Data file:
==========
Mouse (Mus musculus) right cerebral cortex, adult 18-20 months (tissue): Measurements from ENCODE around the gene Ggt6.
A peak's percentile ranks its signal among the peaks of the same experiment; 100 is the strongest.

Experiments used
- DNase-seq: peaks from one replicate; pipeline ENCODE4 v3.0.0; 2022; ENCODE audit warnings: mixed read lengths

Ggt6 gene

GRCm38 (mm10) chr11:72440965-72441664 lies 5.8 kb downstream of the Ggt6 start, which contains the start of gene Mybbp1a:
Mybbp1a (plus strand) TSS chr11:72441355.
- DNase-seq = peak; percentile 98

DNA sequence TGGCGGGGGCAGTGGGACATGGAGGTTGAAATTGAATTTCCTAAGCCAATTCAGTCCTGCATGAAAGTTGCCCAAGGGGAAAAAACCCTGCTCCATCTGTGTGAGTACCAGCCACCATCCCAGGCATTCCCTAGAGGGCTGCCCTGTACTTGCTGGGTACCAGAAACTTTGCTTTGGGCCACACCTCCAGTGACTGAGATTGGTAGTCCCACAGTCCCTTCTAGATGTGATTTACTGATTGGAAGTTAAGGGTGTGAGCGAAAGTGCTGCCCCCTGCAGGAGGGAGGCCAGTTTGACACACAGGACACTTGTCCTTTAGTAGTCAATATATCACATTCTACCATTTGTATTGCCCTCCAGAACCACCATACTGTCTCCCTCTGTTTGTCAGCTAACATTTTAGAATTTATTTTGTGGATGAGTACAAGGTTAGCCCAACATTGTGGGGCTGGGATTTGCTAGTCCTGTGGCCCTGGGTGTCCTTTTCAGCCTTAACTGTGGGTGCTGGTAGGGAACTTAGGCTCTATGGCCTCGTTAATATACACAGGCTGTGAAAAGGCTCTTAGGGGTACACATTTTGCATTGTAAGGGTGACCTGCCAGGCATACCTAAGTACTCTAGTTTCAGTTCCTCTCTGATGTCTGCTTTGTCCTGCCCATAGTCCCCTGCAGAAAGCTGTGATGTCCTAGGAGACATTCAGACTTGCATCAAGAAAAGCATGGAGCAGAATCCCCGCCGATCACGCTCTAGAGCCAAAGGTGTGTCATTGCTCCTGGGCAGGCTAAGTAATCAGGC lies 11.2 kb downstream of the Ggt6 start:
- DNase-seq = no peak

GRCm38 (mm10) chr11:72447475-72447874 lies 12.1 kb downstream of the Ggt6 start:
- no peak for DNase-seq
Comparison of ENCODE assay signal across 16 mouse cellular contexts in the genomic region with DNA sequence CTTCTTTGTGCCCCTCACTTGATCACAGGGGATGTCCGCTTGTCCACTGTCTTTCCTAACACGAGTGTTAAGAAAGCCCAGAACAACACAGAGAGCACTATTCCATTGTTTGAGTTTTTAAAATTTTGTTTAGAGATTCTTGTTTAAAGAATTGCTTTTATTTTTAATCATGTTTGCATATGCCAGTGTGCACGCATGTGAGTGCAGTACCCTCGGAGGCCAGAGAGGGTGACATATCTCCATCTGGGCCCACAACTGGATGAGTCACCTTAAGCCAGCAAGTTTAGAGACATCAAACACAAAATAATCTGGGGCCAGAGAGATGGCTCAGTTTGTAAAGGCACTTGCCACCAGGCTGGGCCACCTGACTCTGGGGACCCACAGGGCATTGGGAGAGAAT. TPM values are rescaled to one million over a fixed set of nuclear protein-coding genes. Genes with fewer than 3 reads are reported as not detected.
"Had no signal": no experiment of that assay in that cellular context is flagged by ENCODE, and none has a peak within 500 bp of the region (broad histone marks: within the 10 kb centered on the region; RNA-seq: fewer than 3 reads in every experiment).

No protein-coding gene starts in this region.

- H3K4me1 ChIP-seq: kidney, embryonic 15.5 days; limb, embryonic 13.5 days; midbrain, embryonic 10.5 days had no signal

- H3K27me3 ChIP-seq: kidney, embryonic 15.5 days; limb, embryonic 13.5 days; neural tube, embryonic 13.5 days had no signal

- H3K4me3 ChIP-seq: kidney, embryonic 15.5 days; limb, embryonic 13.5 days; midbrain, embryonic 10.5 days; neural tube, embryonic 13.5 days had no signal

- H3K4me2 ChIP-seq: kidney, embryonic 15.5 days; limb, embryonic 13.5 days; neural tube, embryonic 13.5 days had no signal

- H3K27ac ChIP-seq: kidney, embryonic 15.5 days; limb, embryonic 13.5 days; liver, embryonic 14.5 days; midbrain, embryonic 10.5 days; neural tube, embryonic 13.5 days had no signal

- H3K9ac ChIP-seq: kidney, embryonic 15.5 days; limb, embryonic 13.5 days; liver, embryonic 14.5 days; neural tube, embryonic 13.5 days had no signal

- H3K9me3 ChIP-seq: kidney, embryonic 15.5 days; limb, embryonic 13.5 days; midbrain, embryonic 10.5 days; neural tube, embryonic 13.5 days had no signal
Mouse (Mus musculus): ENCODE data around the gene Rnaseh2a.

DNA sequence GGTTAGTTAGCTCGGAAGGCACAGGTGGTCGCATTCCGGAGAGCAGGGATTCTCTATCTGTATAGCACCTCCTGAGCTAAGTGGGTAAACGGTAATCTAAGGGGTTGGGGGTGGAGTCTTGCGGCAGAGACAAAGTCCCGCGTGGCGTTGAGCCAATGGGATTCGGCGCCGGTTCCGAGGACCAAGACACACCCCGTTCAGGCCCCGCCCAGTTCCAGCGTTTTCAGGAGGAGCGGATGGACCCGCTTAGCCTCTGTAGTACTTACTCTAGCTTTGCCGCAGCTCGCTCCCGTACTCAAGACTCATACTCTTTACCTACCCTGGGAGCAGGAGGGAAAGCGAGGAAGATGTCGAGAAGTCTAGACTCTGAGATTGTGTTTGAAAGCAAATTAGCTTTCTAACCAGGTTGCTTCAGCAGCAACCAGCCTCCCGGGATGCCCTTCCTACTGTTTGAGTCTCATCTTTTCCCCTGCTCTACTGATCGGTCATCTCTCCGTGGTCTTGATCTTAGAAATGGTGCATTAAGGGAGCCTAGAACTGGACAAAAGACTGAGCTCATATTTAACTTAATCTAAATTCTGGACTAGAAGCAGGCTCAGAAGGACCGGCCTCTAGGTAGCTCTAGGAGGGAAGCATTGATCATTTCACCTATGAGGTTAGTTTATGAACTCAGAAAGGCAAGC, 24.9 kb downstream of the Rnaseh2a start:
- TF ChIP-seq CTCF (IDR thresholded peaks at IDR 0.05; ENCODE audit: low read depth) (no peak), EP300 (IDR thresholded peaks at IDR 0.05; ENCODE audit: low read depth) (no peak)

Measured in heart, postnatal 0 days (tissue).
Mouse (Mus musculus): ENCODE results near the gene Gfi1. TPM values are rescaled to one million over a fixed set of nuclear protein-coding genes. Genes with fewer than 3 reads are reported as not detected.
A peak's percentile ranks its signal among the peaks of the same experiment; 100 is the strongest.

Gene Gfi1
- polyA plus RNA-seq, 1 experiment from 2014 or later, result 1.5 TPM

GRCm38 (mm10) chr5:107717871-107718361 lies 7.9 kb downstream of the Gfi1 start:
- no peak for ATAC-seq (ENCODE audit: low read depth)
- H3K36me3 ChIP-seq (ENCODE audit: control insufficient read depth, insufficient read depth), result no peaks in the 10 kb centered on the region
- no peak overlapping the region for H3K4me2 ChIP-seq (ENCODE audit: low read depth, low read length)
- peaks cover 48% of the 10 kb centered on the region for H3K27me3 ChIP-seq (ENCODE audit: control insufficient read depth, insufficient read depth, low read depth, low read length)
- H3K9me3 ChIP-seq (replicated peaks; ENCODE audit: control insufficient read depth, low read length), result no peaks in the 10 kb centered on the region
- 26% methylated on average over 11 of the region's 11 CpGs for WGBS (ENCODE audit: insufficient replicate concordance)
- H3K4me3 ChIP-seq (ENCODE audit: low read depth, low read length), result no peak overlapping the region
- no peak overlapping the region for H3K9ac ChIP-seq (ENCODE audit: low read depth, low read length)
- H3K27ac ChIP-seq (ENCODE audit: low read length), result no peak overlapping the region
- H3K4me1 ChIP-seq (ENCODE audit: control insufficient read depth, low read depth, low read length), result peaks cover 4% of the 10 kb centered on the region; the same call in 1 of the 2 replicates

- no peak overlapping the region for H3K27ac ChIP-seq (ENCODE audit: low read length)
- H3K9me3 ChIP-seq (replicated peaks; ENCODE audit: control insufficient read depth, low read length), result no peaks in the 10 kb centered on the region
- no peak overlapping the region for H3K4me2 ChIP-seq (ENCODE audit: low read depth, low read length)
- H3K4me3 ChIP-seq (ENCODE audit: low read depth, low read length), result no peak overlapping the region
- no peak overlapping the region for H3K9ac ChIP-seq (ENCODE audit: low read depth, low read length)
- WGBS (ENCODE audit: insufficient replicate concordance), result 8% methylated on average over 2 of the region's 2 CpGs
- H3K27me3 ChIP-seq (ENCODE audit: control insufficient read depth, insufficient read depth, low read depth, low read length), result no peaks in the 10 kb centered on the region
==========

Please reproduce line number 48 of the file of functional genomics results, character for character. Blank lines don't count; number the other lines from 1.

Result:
- H3K27me3 ChIP-seq (ENCODE audit: control insufficient read depth, insufficient read depth, low read depth, low read length), result no peaks in the 10 kb centered on the region